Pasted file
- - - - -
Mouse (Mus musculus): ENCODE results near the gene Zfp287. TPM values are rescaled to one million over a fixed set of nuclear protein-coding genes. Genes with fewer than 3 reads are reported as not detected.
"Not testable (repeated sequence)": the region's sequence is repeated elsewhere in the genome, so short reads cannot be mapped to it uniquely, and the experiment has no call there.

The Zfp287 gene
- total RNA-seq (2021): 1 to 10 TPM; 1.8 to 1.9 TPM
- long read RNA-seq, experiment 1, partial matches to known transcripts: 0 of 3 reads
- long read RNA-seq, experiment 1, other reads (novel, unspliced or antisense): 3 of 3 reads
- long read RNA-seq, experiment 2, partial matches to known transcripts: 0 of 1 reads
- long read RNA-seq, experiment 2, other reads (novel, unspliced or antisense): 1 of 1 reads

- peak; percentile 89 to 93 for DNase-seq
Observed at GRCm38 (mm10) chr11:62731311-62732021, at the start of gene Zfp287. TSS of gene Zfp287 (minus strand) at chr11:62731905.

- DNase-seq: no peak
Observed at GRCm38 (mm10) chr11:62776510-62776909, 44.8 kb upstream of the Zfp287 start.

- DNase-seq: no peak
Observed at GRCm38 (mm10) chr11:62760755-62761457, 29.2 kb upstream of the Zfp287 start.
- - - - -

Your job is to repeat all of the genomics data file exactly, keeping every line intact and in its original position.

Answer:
Mouse (Mus musculus): ENCODE results near the gene Zfp287. TPM values are rescaled to one million over a fixed set of nuclear protein-coding genes. Genes with fewer than 3 reads are reported as not detected.
"Not testable (repeated sequence)": the region's sequence is repeated elsewhere in the genome, so short reads cannot be mapped to it uniquely, and the experiment has no call there.

The Zfp287 gene
- total RNA-seq (2021): 1 to 10 TPM; 1.8 to 1.9 TPM
- long read RNA-seq, experiment 1, partial matches to known transcripts: 0 of 3 reads
- long read RNA-seq, experiment 1, other reads (novel, unspliced or antisense): 3 of 3 reads
- long read RNA-seq, experiment 2, partial matches to known transcripts: 0 of 1 reads
- long read RNA-seq, experiment 2, other reads (novel, unspliced or antisense): 1 of 1 reads

- peak; percentile 89 to 93 for DNase-seq
Observed at GRCm38 (mm10) chr11:62731311-62732021, at the start of gene Zfp287. TSS of gene Zfp287 (minus strand) at chr11:62731905.

- DNase-seq: no peak
Observed at GRCm38 (mm10) chr11:62776510-62776909, 44.8 kb upstream of the Zfp287 start.

- DNase-seq: no peak
Observed at GRCm38 (mm10) chr11:62760755-62761457, 29.2 kb upstream of the Zfp287 start.